Cilantro is an essential herb in Latin American cuisine. The leaves are also found in other ethnic recipes, and the seeds, coriander, are found in Indian and Chinese dishes. A small percentage of people taste a soap flavor when eating cilantro.
Dill flowers are attractive to many species of beneficial insects, making it a good choice for all gardens. Dill is used in pickling and making “dilly beans” and is excellent with roasted potatoes and vegetables.
Culinary sage (Salvia officinalis) has a perfume-like fragrance and flavor, and it produces lovely blue flower spikes in midsummer. Use it in poultry, stuffings and vegetable dishes. Tri-colored sage looks beautiful in containers and tastes great, though its flavor is a bit stronger than standard sage.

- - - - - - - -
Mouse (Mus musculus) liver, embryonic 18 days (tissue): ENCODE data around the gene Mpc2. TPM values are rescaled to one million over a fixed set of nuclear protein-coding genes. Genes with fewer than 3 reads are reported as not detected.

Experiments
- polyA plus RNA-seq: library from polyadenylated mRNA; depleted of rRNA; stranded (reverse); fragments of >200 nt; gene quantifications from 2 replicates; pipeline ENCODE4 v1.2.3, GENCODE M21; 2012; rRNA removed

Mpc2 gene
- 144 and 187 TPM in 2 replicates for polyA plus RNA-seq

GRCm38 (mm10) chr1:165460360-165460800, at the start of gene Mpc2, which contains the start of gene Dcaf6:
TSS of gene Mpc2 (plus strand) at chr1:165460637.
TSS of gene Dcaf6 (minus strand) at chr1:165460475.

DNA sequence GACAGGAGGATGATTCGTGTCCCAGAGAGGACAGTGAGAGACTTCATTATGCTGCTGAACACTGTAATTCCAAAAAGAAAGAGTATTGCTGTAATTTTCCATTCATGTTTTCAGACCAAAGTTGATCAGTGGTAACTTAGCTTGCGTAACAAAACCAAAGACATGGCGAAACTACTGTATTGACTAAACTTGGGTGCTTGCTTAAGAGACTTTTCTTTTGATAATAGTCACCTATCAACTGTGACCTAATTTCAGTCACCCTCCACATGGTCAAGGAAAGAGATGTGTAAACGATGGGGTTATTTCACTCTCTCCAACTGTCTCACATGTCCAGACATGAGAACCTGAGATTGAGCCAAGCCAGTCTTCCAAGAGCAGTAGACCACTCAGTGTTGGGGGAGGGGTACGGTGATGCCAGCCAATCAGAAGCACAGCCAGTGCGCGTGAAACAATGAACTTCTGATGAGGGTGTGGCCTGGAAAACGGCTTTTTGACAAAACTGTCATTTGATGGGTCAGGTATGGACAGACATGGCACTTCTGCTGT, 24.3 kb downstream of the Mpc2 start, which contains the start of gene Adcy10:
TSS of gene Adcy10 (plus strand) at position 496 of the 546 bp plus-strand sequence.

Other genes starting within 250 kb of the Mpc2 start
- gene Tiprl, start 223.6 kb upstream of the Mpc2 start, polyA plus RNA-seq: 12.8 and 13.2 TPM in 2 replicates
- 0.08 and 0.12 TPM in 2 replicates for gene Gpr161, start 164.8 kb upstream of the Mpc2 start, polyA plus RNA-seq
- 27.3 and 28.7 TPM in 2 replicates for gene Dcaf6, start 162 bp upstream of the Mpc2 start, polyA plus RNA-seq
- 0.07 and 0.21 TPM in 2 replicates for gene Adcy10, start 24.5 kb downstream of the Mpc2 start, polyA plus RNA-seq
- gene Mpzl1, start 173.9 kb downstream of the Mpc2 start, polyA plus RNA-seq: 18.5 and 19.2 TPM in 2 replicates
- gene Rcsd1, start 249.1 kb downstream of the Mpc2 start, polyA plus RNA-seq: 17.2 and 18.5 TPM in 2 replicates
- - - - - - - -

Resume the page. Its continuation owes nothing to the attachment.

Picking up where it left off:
Arugula’s spicy, peppery flavor is distinctive. The leaves are elongated with irregular margins and look beautiful in a salad mix. Harvest arugula frequently to increase the production of fresh, new foliage.
An Asian green with sweet, mild flavor, young bok choy leaves can be eaten fresh in salads while mature leaves can be steamed, sautéed or stir-fried. Cultivars tolerant of heat are best for warmer climates, as they are more bolt-resistant.
There are dozens of cantaloupe varieties on today’s market. Choose a variety best suited to your climate. Urban growers may want to choose a fast-maturing variety like Fastbreak or Lil Loupe, which also take a little less space.
Homegrown watermelons are as sweet as you can get. Smaller-fruited varieties like Petite Treat and Sugar Baby are good choices for smaller households. Yellow-flesh varieties have a sweet, mellow flavor and are good for gardeners wanting to try something different.
Zucchini, also known as summer squash, comes in many varieties, including the standard long green types and yellow crooknecks. For something different, plant round varieties like Eight Ball or scallopini types for added interest and flavor.